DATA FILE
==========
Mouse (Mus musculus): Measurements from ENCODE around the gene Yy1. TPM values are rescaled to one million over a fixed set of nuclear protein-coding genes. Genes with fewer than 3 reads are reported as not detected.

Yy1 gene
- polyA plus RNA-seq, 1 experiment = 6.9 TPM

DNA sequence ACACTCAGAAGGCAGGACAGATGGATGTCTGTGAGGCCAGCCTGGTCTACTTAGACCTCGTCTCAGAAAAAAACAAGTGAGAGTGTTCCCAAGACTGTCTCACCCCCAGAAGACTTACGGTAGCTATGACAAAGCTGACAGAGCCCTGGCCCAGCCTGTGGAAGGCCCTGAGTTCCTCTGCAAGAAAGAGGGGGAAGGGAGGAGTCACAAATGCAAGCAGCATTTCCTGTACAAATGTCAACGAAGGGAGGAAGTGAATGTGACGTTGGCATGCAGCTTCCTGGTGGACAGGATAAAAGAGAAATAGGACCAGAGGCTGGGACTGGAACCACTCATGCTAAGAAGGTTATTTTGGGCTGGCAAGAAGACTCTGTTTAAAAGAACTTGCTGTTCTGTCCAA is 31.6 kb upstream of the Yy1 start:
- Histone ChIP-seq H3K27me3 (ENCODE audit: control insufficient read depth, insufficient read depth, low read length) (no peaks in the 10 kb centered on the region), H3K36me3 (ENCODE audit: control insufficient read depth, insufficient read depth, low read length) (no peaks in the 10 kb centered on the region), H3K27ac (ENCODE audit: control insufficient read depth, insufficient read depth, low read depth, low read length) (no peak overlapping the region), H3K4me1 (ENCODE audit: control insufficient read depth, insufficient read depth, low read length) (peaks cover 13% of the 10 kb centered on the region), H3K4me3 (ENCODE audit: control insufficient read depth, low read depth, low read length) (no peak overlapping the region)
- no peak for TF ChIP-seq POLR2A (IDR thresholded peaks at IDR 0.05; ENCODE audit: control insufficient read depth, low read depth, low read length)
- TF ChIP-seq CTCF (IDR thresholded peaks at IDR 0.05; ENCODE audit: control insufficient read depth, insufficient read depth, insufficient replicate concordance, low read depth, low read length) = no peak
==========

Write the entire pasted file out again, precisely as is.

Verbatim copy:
Mouse (Mus musculus): Measurements from ENCODE around the gene Yy1. TPM values are rescaled to one million over a fixed set of nuclear protein-coding genes. Genes with fewer than 3 reads are reported as not detected.

Yy1 gene
- polyA plus RNA-seq, 1 experiment = 6.9 TPM

DNA sequence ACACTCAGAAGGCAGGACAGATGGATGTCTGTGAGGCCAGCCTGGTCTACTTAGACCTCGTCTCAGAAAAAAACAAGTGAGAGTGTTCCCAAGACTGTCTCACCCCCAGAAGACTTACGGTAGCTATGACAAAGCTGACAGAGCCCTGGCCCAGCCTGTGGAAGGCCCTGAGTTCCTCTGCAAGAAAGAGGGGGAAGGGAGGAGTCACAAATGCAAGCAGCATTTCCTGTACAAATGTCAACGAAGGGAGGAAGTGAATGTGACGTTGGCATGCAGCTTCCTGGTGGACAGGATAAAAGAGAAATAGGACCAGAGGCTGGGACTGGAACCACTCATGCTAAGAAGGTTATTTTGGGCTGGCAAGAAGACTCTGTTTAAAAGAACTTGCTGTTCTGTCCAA is 31.6 kb upstream of the Yy1 start:
- Histone ChIP-seq H3K27me3 (ENCODE audit: control insufficient read depth, insufficient read depth, low read length) (no peaks in the 10 kb centered on the region), H3K36me3 (ENCODE audit: control insufficient read depth, insufficient read depth, low read length) (no peaks in the 10 kb centered on the region), H3K27ac (ENCODE audit: control insufficient read depth, insufficient read depth, low read depth, low read length) (no peak overlapping the region), H3K4me1 (ENCODE audit: control insufficient read depth, insufficient read depth, low read length) (peaks cover 13% of the 10 kb centered on the region), H3K4me3 (ENCODE audit: control insufficient read depth, low read depth, low read length) (no peak overlapping the region)
- no peak for TF ChIP-seq POLR2A (IDR thresholded peaks at IDR 0.05; ENCODE audit: control insufficient read depth, low read depth, low read length)
- TF ChIP-seq CTCF (IDR thresholded peaks at IDR 0.05; ENCODE audit: control insufficient read depth, insufficient read depth, insufficient replicate concordance, low read depth, low read length) = no peak